Definition of Best-Price Rule (Rule 14D-10)

Best-price rule (Rule 14D-10) is a regulation by the Securities and Exchange Commission (SEC) that stipulates that consideration offered to any security holder in a tender offer must be equal to the highest consideration paid to any other security holder. The best-price rule is meant to provide equal treatment to all holders of securities in a tender offer.

Understanding Best-Price Rule (Rule 14D-10)

The Best-price rule (Rule 14D-10), as originally written, required fine-tuning, as disputes arose over how to treat certain employment compensation, severance and other employee benefit agreements in a situation of change of control that a completed tender offer created. If some high-level employees who held securities were to receive additional monies in a tender offer, would all other security holders be entitled to receive the same amount?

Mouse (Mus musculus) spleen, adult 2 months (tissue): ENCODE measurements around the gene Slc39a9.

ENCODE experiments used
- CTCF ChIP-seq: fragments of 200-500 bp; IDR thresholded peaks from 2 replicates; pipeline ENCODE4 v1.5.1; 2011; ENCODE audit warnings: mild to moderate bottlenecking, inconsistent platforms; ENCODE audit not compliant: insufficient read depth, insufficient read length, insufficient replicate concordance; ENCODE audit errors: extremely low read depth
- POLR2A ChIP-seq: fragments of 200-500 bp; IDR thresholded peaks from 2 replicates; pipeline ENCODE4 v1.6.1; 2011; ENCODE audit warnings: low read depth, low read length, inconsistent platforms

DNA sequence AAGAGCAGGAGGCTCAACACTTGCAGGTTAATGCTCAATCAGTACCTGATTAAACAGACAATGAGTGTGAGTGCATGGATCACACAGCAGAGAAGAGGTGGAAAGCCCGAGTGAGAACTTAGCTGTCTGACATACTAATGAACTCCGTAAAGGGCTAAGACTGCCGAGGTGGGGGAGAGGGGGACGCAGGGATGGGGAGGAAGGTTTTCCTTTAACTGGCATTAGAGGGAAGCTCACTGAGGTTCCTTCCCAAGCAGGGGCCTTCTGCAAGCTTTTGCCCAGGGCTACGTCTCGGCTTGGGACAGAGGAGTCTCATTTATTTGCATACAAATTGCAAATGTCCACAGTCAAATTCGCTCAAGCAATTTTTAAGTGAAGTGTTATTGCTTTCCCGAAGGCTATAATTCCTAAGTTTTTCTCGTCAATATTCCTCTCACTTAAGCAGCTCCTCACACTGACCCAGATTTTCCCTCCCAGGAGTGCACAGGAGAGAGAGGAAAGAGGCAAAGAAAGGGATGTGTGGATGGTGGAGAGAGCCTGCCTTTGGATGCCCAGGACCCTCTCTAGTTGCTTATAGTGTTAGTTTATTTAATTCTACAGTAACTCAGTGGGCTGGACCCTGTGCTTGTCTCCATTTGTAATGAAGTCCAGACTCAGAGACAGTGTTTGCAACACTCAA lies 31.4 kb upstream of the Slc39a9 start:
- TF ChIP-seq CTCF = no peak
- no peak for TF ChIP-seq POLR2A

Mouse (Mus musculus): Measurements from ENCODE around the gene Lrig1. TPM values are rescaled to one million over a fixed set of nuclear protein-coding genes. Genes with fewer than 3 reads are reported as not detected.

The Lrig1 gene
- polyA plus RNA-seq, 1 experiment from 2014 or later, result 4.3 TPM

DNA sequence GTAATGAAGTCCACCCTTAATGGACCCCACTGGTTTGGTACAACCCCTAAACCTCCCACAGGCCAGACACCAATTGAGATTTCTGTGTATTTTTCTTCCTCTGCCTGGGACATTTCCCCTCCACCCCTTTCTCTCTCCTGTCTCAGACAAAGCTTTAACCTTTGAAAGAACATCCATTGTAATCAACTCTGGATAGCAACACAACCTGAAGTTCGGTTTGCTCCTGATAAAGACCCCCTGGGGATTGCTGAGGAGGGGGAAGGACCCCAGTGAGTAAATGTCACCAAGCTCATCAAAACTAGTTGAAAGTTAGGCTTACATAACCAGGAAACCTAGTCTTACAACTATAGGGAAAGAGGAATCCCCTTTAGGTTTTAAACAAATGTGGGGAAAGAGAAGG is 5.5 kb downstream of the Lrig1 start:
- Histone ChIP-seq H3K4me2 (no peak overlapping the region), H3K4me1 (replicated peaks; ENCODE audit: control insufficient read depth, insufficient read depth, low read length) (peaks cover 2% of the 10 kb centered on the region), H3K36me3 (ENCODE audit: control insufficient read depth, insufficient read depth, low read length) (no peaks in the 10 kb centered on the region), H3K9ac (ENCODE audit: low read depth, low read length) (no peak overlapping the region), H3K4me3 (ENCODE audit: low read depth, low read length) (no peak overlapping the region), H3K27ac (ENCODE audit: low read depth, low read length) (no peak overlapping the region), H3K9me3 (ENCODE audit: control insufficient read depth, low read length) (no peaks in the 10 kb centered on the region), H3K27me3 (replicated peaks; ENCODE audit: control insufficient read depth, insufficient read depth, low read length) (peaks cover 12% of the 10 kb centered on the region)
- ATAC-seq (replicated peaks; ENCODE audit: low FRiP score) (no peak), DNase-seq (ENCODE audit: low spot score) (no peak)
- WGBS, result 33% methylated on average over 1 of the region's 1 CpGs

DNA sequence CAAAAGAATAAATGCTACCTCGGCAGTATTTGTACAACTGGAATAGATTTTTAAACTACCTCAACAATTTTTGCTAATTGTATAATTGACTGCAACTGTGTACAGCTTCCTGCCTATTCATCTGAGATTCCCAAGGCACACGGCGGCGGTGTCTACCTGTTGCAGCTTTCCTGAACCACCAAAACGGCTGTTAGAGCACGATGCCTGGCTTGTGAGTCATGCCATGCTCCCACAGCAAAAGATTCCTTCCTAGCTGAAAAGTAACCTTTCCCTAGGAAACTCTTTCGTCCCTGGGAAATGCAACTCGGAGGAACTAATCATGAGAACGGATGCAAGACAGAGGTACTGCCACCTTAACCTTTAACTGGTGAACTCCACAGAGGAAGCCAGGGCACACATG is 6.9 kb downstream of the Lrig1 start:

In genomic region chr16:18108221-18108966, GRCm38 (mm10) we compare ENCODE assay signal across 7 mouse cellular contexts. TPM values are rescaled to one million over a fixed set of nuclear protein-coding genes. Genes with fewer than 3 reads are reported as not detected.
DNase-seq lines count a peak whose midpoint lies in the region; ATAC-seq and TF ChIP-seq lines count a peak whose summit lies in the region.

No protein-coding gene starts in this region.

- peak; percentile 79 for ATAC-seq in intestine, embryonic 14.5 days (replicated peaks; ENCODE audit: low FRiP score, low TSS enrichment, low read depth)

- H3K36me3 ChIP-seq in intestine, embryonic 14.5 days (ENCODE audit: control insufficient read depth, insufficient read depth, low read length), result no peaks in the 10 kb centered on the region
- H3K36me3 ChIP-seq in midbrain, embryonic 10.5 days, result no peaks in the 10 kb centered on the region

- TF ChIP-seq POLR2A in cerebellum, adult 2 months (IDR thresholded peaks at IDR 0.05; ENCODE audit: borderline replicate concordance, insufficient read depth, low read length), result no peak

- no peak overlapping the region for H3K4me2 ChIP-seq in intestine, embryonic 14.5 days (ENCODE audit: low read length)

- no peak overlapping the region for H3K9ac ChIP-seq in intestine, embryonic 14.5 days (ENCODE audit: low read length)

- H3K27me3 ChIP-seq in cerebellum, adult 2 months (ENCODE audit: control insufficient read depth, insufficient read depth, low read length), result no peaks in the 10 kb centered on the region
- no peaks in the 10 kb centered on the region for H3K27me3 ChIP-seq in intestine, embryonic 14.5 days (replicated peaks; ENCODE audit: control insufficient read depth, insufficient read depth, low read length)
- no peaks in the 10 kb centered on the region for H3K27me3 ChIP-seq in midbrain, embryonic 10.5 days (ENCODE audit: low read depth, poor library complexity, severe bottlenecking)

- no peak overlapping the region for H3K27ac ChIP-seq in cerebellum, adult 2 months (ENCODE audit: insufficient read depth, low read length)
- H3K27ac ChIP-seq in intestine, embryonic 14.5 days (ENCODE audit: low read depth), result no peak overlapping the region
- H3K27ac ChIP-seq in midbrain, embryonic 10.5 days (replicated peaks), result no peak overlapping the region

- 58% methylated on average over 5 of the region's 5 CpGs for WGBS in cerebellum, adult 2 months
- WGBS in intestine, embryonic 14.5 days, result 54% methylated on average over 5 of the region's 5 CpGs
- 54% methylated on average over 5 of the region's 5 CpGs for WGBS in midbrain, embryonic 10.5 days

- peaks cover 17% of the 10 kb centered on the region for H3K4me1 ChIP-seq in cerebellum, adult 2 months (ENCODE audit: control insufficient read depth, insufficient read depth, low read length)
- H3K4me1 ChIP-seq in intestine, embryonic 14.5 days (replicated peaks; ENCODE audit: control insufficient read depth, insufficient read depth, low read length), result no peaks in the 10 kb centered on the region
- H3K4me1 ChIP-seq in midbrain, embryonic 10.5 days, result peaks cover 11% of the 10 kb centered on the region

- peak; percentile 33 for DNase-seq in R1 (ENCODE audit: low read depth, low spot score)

Amendments to Rule 14D-10

To provide clarity of the rule, the SEC made amendments that went into effect in December 2006. The rule was amended in three ways: First, the central language of the rule was changed to: "consideration paid to any security holder for securities tendered in the tender offer is the highest consideration paid to any other security holder for securities tendered in the tender offer." The focus on "securities tendered" excludes any other compensatory agreements in the amount of consideration due to security holders. Second, compensatory arrangements were exempted from the rule. Any amounts to be paid pursuant to an arrangement will have to be "paid or granted as compensation for past services performed, future services to be performed, or future services to be refrained from performing, by the security holder (and matters incidental thereto)" and may "not [be] calculated based on the number of securities tendered or to be tendered in the tender offer by the security holder." Third, a safe harbor was instituted in the rule for compensation arrangements approved by a committee of independent directors.